2020 ANSI suction entrapment standard
The Pool & Hot Tub Alliance (PHTA) announced this April that the American National Standards Institute (ANSI) approved theANSI/PHTA/ICC7 2020 American National Standard for Suction Entrapment Avoidance In Swimming Pools, Wading Pools, Spas, Hot Tubs, and Catch Basins. This newly approved standard is a revision of the ANSI/APSP/ICC-7 2013 standard.
The ANSI/PHTA/ICC-7 2020 standard outlines design and performance criteria for circulation systems. This includes components, devices and related technology installed to prevent entrapment hazards in residential and public swimming pools, wading pools, in-ground spas, infinity edge basins, infinity edge-type pools and catch pools, and aquatic recreation facilities.
The standard applies to new and existing installations.
The updated standard corrects some problem areas of the 2013 version, which several states struggled to comply with when it was approved. Also, terms and definitions in the ANSI/APSP/ICC-16 2017 American National Standard for Suction Outlet Fitting Assemblies (SOFA) for Use in Pools, Spas, and Hot Tubs were not included in the entrapment standard and the revised ANSI/PHTA/ICC-7 2020 standard includes updated definitions. In the 2013 version, the term of simplified total dynamic head (TDH) calculation was removed and not allowed, but the new version corrects this issue.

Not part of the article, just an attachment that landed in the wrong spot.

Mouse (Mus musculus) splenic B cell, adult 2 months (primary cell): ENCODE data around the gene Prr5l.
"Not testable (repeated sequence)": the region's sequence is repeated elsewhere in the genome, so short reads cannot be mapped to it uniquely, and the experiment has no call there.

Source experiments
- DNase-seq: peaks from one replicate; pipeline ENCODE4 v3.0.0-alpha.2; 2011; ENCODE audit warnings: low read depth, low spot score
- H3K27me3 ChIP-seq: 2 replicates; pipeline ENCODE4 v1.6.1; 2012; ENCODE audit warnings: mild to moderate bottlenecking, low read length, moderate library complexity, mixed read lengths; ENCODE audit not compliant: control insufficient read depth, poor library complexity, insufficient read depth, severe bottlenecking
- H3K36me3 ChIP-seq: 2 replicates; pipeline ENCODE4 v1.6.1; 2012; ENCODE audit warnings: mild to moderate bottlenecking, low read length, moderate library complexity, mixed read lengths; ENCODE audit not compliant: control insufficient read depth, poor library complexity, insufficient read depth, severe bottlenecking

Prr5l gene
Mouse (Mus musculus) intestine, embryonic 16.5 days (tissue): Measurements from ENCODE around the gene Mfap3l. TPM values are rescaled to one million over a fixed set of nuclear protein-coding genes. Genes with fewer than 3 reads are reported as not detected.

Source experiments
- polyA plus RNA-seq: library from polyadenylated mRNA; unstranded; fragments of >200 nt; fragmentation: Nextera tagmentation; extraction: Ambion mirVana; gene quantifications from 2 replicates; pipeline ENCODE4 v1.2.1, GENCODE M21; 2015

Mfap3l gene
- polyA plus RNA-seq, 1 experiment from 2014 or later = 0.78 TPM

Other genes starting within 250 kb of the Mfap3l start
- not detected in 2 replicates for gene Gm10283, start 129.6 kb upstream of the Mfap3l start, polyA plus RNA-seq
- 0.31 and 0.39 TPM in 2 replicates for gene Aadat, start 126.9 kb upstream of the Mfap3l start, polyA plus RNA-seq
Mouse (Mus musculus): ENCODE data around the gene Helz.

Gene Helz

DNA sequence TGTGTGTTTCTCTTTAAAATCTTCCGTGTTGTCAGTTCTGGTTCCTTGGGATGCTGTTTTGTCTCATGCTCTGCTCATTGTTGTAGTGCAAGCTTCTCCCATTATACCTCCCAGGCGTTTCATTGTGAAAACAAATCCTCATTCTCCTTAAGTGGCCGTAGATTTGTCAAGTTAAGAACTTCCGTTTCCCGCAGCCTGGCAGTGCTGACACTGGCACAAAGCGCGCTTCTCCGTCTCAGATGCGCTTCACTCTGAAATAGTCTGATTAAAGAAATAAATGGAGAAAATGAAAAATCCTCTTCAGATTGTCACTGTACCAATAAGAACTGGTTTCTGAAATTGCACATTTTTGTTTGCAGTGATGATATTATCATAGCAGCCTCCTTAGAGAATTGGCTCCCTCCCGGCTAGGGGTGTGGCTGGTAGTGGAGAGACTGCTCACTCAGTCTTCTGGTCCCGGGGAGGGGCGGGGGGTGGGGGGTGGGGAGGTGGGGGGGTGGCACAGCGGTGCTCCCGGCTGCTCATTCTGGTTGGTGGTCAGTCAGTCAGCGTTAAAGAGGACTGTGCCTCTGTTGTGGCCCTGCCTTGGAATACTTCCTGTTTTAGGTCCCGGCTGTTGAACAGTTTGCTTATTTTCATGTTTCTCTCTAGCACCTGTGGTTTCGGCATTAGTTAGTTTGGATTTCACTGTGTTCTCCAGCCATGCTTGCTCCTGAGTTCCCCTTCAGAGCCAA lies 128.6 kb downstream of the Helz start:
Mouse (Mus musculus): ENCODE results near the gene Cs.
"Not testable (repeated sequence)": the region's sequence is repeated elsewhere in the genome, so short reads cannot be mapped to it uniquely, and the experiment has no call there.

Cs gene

Additionally, the new standard includes a revision regarding the secured method of determining “maximum flow.” In the 2013 version, the secured method was meant to apply only to commercial pools, but this was not clearly stated.
In the revised standard, “design flow rate” is defined and indicates this flow rate will be used to determine the correct pipe size. The “maximum flow rate” determines the correct suction outlet cover. This new version also mandates that these flow rates are verified when the project is completed by using a vacuum and pressure gauge or a flow meter that is installed per the manufacturer’s instructions. The 2020 version also clarifies confusion regarding “field-built sumps” by addressing who will approve them and how they should be designed.
Finally, the language regarding suction outlets and the way they are required as to number and orientations has been modified.
This change was made to approve certain methods that should be allowed. New diagrams have been added to the 2020 version to clarify the content of the standard.
According to Kris Bridges, International Code Council Board Member and Chair of the PHTA Standards Consensus Committee (SCC), the updated standard is referenced in the 2021 International Swimming Pool & Spa Code, which further enhances aquatic safety for jurisdictions around the world.”
Purchase a copy of the ANSI/PHTA/ ICC-7 2020American National Standard for Suction Entrapment Avoidance in Swimming Pools, Wading Pools, Spas, Hot Tubs, and Catch Basins at https:// portal.phta.org/mx/store/productdetails/ productid/20-315-pdf-2020.
For more information, contact the Standards Department at [email protected] or call 703-838-0083.